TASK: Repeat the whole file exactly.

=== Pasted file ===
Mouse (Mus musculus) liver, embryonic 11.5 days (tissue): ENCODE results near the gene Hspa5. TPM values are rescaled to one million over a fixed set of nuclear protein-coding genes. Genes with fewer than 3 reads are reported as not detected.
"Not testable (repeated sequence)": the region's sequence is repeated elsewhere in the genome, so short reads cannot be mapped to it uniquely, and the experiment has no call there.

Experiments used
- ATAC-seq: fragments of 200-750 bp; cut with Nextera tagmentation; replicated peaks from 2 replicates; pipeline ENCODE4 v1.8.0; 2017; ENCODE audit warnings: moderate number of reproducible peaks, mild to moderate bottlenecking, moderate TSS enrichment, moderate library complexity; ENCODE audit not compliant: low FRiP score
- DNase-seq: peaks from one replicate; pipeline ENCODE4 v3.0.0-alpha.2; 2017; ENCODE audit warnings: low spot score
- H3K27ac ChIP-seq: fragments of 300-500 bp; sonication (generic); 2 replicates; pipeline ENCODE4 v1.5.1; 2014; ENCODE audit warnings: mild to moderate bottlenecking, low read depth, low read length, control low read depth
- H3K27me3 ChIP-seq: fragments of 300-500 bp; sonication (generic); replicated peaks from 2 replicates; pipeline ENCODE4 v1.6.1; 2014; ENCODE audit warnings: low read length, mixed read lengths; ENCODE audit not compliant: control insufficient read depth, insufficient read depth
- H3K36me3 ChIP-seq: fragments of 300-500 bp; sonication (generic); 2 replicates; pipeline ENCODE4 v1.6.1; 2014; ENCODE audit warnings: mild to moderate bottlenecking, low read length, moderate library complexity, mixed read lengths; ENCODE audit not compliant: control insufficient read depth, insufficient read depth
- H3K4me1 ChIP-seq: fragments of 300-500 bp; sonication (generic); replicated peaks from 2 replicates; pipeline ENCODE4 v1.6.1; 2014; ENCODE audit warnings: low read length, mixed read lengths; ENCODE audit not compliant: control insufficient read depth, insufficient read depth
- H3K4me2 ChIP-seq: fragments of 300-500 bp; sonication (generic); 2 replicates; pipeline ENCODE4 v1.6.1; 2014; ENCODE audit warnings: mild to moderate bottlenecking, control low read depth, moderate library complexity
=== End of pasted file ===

Mouse (Mus musculus) liver, embryonic 11.5 days (tissue): ENCODE results near the gene Hspa5. TPM values are rescaled to one million over a fixed set of nuclear protein-coding genes. Genes with fewer than 3 reads are reported as not detected.
"Not testable (repeated sequence)": the region's sequence is repeated elsewhere in the genome, so short reads cannot be mapped to it uniquely, and the experiment has no call there.

Experiments used
- ATAC-seq: fragments of 200-750 bp; cut with Nextera tagmentation; replicated peaks from 2 replicates; pipeline ENCODE4 v1.8.0; 2017; ENCODE audit warnings: moderate number of reproducible peaks, mild to moderate bottlenecking, moderate TSS enrichment, moderate library complexity; ENCODE audit not compliant: low FRiP score
- DNase-seq: peaks from one replicate; pipeline ENCODE4 v3.0.0-alpha.2; 2017; ENCODE audit warnings: low spot score
- H3K27ac ChIP-seq: fragments of 300-500 bp; sonication (generic); 2 replicates; pipeline ENCODE4 v1.5.1; 2014; ENCODE audit warnings: mild to moderate bottlenecking, low read depth, low read length, control low read depth
- H3K27me3 ChIP-seq: fragments of 300-500 bp; sonication (generic); replicated peaks from 2 replicates; pipeline ENCODE4 v1.6.1; 2014; ENCODE audit warnings: low read length, mixed read lengths; ENCODE audit not compliant: control insufficient read depth, insufficient read depth
- H3K36me3 ChIP-seq: fragments of 300-500 bp; sonication (generic); 2 replicates; pipeline ENCODE4 v1.6.1; 2014; ENCODE audit warnings: mild to moderate bottlenecking, low read length, moderate library complexity, mixed read lengths; ENCODE audit not compliant: control insufficient read depth, insufficient read depth
- H3K4me1 ChIP-seq: fragments of 300-500 bp; sonication (generic); replicated peaks from 2 replicates; pipeline ENCODE4 v1.6.1; 2014; ENCODE audit warnings: low read length, mixed read lengths; ENCODE audit not compliant: control insufficient read depth, insufficient read depth
- H3K4me2 ChIP-seq: fragments of 300-500 bp; sonication (generic); 2 replicates; pipeline ENCODE4 v1.6.1; 2014; ENCODE audit warnings: mild to moderate bottlenecking, control low read depth, moderate library complexity